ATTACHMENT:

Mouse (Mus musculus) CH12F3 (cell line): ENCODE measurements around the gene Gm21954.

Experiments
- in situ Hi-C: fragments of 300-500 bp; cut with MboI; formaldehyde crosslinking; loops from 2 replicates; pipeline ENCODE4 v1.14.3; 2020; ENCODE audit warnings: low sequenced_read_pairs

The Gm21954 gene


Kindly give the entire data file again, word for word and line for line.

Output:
Mouse (Mus musculus) CH12F3 (cell line): ENCODE measurements around the gene Gm21954.

Experiments
- in situ Hi-C: fragments of 300-500 bp; cut with MboI; formaldehyde crosslinking; loops from 2 replicates; pipeline ENCODE4 v1.14.3; 2020; ENCODE audit warnings: low sequenced_read_pairs

The Gm21954 gene